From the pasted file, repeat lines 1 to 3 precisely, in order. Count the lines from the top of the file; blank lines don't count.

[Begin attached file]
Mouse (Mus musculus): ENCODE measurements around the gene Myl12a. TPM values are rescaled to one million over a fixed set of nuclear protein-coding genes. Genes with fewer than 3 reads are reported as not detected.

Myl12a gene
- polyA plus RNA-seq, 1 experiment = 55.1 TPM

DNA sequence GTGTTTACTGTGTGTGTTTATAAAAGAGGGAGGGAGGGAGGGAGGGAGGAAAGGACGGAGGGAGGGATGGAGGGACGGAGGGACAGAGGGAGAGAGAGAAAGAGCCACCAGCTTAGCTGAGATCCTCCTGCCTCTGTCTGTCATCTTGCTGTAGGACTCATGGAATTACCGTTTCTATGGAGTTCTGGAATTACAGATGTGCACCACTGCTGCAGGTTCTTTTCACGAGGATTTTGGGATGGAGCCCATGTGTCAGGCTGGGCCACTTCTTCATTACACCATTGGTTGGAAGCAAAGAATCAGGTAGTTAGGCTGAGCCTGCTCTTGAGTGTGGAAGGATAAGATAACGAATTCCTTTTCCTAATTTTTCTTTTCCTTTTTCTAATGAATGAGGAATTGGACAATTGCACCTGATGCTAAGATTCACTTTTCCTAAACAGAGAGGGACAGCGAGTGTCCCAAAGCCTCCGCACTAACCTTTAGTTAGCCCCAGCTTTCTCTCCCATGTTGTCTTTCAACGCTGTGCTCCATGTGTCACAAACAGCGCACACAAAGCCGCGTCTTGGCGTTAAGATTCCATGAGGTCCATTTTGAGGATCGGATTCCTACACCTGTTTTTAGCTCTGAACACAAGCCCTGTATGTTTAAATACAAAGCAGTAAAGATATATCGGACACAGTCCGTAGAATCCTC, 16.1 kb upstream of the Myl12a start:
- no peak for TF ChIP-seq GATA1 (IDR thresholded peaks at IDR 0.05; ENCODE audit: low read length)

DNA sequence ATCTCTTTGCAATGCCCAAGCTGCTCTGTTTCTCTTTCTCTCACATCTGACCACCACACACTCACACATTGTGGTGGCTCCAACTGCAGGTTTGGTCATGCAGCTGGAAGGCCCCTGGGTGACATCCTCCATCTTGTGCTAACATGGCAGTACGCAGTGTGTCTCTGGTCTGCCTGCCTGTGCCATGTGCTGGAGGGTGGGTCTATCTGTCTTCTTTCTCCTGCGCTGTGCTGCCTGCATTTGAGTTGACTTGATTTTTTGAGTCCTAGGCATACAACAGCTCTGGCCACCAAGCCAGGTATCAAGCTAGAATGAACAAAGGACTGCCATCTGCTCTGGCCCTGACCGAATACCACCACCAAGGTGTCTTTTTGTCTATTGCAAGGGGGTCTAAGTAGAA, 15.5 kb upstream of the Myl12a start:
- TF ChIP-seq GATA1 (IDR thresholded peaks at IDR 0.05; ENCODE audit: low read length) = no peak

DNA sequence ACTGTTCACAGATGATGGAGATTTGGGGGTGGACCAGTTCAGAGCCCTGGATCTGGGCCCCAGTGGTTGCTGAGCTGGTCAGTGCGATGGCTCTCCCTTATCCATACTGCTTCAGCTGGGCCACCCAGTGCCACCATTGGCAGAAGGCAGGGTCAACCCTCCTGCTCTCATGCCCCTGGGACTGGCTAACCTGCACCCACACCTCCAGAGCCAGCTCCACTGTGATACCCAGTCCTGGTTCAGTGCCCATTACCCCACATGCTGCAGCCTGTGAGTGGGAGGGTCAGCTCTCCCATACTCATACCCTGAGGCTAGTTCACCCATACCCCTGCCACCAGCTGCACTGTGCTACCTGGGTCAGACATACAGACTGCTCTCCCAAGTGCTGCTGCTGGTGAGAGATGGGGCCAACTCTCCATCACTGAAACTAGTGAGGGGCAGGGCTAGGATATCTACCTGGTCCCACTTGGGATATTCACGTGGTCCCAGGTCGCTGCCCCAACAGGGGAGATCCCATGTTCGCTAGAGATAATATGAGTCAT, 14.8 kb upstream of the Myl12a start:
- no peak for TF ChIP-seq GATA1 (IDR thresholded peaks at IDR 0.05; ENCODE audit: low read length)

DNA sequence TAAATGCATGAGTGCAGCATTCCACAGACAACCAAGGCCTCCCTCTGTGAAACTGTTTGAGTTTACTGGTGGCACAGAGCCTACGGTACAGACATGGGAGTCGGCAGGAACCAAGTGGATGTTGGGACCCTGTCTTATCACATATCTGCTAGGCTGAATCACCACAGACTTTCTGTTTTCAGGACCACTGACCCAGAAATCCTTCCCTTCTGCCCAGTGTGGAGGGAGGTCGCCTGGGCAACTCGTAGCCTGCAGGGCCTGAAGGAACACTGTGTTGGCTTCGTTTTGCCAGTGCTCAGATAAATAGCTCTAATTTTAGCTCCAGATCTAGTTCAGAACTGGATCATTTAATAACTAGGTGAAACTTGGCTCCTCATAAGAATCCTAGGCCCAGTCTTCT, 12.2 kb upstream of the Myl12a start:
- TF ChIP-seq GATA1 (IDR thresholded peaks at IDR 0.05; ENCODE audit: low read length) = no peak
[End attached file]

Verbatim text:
Mouse (Mus musculus): ENCODE measurements around the gene Myl12a. TPM values are rescaled to one million over a fixed set of nuclear protein-coding genes. Genes with fewer than 3 reads are reported as not detected.

Myl12a gene
- polyA plus RNA-seq, 1 experiment = 55.1 TPM